The Rules of Civility brings New York to life

The story begins on New Year’s Eve 1937. Katey Kontent and her friend Eve Ross meet the wealthy Tinker Grey at a low-rent bar. It’s New York City; status and wealth, accents and manners are important here. Tinker is from old money, working in the bank his grandfather founded.
Eve’s from the Midwest, and her willful independence is established early with quotes like “I’m willing to be under anything, as long as it’s not somebody’s thumb.” Our narrator Katey is a Brooklyn native and gifted with words, although at 25 she’s stuck in a Wall Street secretarial pool. Eve introduces her thusly: “Katey’s the hottest bookworm you’ll ever meet.” Although Katey and Tinker connect immediately, Eve obviously wants him for herself. Everyone’s path is altered by this encounter and the surprising and devastating effects of what comes after it.

Katey is introduced to the upper levels of New York’s society and to the exclusive offices at Conde Nast. But as she’s exposed to the opportunities of wealth and class, the scheming, betrayal and envy are revealed beneath The Rules of Civility as well.

The debut novel from Amor Towles, a Manhattan investment banker, draws comparisons to The Great Gatsby and Breakfast at Tiffany’s. The lyrical language draws you into the story. The narrator speaks from 1969, looking back nostalgically at the events of 1938-39 in NYC. Katie’s voice makes the story memorable. She’s not all-knowing, but she does know what’s coming next for the people and the world she describes.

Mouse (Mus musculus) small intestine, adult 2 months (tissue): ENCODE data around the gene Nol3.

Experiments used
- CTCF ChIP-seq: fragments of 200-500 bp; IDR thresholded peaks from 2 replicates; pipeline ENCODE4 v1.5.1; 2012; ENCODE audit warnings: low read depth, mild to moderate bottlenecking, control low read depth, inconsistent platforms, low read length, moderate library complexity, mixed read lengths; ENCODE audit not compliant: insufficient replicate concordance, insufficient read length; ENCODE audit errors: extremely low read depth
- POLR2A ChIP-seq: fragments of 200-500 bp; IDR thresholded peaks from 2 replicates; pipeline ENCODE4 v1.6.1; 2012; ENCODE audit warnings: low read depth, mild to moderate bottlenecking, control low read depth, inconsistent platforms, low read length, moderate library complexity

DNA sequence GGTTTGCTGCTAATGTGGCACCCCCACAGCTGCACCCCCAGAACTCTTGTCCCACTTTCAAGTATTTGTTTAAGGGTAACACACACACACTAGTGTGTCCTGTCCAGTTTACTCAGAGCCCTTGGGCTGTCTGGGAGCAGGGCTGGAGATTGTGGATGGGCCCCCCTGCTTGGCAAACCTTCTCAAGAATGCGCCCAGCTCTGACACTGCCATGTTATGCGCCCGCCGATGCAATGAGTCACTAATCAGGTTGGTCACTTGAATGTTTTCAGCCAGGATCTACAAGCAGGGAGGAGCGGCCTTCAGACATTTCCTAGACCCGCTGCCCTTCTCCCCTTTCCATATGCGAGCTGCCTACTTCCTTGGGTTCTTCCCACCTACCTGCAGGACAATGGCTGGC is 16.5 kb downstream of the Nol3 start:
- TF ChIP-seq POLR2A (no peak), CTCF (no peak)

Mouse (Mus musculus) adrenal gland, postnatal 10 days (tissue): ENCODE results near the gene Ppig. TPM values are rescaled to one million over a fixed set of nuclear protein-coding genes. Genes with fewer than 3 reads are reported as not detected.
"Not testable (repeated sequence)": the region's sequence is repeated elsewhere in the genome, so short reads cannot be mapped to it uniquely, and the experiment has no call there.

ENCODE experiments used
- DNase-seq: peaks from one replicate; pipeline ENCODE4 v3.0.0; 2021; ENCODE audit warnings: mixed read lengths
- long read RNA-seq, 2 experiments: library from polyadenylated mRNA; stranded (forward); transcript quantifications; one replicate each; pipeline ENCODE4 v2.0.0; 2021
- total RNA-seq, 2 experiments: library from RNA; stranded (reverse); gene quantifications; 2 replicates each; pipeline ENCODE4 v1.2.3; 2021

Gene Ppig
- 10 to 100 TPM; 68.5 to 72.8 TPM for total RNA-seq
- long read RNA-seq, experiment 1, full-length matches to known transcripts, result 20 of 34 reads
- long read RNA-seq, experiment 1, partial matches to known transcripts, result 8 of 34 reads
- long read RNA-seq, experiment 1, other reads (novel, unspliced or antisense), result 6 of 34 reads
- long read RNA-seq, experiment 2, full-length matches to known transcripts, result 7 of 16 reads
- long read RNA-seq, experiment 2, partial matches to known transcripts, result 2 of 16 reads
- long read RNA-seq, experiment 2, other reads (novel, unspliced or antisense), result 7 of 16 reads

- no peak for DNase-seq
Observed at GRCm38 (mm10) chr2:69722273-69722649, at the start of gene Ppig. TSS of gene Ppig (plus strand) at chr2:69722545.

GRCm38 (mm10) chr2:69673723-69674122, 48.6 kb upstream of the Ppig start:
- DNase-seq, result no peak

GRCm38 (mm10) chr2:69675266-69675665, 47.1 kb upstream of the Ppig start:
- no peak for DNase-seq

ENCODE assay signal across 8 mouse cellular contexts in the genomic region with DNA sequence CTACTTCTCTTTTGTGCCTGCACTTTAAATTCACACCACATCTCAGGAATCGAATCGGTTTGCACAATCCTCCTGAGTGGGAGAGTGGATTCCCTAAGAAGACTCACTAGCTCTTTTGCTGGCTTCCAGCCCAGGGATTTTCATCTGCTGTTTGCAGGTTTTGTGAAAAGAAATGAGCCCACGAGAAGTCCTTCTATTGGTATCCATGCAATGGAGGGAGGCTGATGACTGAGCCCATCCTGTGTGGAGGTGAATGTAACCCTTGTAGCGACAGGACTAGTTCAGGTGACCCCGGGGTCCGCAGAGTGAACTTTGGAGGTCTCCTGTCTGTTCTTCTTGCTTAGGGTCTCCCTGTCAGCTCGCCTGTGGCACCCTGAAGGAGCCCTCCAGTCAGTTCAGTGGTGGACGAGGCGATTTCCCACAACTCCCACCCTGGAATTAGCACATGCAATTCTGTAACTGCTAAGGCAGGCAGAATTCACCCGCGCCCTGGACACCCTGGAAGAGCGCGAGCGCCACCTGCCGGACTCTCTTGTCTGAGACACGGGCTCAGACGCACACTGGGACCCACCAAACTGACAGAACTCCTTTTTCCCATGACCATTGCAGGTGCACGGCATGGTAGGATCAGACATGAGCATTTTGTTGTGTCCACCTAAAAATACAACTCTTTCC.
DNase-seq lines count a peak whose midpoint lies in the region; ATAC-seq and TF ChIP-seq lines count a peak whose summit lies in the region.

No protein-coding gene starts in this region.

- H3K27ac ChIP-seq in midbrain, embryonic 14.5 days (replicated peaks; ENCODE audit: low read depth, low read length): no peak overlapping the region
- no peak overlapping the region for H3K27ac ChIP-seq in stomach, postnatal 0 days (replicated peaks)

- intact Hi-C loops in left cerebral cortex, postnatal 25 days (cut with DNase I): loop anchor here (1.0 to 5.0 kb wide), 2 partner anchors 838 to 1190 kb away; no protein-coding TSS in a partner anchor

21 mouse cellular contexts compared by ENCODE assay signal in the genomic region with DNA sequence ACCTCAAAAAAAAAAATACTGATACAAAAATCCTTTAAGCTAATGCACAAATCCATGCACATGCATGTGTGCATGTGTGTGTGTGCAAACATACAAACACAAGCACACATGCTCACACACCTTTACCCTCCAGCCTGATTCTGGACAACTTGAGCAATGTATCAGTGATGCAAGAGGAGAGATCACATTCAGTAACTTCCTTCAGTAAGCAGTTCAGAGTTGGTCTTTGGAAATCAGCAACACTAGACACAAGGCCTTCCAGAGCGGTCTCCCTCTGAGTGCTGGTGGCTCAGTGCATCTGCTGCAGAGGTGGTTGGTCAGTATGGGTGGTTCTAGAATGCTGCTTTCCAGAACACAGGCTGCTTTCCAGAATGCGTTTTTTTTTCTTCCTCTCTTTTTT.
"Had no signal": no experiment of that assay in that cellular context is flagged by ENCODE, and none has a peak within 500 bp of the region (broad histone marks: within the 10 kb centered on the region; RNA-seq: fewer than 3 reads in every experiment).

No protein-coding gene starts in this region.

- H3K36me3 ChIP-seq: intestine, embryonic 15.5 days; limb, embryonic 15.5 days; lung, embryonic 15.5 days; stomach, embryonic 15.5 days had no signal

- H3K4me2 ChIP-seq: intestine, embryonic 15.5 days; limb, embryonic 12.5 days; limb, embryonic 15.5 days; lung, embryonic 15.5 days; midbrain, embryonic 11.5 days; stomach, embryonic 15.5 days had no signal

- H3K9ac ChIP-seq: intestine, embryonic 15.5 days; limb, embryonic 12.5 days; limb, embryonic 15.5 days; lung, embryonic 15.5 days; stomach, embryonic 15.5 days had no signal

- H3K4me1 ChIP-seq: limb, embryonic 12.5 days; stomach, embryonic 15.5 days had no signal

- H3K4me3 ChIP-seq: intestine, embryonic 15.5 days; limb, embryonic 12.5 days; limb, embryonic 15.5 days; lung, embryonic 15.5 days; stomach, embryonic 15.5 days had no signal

Read Rules of Civility by Amor Towles or checkout the large print, the audiobook on CD, or download the audiobook. (I listened to the audiobook, read by Rebecca Lowman and it was excellent!)

 

Lissa Staley

Lissa Staley helps people use the library. She is a Book Evangelist, Health Information Librarian, Arts & Crafts Librarian, Trivia Emcee, Classics Made Modern book group leader, and frequent library customer, especially with her children. She reads a new book every few days, but recently loved Adorkable by Sarra Manning, Fortunately the Milk by Neil Gaiman and Tin Star by Cecil Castellucchi.